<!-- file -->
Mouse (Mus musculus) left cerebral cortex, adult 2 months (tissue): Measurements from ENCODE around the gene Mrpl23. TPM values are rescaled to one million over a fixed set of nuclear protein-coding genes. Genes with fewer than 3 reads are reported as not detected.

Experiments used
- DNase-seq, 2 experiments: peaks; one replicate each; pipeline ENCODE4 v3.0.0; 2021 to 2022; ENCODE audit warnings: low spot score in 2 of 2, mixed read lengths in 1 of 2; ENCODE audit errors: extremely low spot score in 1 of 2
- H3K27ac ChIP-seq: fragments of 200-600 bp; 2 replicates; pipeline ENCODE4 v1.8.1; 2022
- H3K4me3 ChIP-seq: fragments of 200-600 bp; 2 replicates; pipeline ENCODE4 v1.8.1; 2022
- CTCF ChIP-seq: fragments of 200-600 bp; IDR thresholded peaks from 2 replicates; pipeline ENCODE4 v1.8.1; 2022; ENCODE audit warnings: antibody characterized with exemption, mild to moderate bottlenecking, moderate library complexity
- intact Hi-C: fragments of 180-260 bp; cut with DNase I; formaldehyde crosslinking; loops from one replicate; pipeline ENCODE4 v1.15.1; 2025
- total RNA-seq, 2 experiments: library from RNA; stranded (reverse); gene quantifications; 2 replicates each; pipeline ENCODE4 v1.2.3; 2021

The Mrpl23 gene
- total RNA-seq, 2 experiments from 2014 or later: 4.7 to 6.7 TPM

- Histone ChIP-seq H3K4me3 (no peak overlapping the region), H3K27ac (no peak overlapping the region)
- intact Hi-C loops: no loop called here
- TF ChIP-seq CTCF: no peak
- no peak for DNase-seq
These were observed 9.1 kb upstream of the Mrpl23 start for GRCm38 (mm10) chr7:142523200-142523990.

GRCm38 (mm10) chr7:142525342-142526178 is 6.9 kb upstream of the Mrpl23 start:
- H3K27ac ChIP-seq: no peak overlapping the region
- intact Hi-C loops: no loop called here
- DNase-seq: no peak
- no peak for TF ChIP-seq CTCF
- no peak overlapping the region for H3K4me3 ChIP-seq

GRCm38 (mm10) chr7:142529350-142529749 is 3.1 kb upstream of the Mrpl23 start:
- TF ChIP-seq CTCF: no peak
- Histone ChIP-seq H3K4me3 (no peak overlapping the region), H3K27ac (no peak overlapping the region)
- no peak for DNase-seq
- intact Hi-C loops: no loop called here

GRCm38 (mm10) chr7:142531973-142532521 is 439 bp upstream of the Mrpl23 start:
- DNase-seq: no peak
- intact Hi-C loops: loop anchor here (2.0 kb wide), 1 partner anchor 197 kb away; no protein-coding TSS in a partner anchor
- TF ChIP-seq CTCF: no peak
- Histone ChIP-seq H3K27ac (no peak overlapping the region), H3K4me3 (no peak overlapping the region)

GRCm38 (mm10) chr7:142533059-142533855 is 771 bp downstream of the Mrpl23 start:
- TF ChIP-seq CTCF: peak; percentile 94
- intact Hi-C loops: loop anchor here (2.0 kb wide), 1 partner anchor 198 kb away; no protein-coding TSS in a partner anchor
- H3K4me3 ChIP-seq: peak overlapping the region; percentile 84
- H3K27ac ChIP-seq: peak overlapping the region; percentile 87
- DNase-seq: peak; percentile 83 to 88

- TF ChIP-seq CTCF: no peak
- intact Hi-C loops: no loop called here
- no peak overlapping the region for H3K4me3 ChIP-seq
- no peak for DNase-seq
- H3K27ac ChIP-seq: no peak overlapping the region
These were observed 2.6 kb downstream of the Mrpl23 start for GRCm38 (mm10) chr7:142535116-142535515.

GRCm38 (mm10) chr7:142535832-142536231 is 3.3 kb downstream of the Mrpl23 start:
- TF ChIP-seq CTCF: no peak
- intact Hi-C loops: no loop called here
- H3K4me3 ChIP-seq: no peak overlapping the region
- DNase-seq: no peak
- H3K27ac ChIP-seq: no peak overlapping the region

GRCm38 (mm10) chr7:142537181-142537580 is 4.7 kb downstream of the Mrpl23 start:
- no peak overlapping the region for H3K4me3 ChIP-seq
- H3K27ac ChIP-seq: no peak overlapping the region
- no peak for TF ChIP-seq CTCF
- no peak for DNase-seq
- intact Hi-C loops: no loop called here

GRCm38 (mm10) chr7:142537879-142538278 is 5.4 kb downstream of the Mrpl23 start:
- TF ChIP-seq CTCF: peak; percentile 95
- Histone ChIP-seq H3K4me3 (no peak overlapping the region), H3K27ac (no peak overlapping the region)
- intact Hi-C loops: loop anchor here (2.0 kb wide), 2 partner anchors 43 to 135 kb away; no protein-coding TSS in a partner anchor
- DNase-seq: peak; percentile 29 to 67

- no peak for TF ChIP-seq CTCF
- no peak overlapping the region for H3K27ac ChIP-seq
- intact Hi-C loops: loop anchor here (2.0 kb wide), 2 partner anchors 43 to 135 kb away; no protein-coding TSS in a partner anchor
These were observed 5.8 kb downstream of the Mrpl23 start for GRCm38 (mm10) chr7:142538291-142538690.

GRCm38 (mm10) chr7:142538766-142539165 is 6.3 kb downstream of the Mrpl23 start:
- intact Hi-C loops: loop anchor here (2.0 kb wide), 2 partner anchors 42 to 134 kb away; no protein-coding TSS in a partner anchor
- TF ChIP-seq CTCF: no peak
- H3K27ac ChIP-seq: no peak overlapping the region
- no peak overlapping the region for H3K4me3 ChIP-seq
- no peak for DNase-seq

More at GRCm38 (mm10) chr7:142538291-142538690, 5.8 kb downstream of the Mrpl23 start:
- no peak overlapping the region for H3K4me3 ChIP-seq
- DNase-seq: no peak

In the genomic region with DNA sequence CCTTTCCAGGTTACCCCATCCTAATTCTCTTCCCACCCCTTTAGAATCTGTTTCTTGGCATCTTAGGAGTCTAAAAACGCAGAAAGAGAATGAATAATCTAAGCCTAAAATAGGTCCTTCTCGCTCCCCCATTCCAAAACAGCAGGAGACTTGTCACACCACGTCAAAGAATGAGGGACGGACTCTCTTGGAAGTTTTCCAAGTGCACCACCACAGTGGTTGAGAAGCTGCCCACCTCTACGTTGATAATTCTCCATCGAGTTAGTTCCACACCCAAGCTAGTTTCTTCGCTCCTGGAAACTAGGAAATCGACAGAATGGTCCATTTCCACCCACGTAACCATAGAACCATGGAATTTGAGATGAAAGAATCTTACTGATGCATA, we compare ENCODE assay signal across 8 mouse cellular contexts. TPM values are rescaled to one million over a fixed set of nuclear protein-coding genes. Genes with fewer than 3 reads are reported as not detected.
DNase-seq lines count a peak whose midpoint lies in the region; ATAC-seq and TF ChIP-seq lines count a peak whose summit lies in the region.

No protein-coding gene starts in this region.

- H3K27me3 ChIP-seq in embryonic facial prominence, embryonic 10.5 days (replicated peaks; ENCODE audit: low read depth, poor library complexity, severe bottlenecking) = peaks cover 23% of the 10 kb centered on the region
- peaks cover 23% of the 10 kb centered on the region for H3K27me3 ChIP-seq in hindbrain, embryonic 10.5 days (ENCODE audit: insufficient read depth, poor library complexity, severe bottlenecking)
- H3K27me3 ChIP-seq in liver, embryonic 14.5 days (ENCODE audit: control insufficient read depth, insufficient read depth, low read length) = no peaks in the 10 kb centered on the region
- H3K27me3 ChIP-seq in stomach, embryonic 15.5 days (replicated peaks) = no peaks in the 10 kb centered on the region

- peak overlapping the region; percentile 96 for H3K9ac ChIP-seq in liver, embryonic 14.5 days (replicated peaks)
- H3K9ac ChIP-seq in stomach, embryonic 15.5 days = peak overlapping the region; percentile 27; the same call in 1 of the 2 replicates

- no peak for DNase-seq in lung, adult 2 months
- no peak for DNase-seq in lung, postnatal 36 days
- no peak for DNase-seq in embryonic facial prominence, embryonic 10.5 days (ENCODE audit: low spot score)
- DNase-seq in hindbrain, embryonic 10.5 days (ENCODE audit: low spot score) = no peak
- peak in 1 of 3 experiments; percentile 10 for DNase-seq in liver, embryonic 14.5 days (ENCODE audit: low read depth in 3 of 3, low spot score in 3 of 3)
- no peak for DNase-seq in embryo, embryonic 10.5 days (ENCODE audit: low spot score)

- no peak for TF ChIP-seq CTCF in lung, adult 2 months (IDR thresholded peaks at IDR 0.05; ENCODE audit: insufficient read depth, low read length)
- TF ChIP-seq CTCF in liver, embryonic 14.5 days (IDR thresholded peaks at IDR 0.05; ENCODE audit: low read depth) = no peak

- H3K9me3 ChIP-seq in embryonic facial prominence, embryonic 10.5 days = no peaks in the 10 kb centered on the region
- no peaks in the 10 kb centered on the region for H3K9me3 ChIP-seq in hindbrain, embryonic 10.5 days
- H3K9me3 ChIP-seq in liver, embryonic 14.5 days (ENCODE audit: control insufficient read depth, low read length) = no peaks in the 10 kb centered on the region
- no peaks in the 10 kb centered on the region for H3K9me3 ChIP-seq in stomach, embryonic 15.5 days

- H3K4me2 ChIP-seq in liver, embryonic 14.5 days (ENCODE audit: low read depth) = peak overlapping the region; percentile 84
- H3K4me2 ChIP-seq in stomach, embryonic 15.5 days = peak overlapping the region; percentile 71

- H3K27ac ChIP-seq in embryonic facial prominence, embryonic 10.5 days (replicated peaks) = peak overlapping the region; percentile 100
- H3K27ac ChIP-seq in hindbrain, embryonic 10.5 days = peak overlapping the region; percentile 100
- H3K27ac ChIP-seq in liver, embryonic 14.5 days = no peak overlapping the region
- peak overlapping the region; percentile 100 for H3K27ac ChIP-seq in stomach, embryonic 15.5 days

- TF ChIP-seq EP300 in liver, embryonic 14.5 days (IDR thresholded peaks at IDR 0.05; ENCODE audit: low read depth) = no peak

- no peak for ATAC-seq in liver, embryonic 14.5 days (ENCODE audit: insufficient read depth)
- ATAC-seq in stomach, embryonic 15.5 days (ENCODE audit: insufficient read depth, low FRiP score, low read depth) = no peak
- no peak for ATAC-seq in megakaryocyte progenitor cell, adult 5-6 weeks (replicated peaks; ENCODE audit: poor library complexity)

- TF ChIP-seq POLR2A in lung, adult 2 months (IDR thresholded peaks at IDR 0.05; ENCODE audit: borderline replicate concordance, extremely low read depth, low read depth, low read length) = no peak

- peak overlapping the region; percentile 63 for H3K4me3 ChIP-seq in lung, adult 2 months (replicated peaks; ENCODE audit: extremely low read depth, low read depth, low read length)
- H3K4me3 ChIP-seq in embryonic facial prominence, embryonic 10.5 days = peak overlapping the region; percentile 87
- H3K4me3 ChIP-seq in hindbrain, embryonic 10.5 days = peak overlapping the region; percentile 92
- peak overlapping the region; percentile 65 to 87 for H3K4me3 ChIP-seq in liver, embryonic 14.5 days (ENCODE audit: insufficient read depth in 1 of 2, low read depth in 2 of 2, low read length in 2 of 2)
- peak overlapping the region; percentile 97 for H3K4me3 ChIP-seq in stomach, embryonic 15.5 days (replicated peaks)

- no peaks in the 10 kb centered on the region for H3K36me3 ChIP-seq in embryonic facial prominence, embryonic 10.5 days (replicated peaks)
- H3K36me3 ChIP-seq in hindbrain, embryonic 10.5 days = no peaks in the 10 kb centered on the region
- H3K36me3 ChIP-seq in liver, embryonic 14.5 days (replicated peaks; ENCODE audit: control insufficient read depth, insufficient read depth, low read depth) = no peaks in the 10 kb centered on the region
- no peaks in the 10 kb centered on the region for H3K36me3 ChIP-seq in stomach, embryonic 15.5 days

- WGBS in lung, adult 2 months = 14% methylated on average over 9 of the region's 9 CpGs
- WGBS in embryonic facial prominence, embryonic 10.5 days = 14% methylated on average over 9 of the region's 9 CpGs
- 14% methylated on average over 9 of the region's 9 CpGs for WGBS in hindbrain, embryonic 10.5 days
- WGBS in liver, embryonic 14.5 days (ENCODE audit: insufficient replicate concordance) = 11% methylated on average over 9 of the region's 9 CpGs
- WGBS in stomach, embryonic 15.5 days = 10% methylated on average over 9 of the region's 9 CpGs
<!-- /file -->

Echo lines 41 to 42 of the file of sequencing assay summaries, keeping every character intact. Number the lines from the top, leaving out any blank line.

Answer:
- no peak for DNase-seq
- H3K27ac ChIP-seq: no peak overlapping the region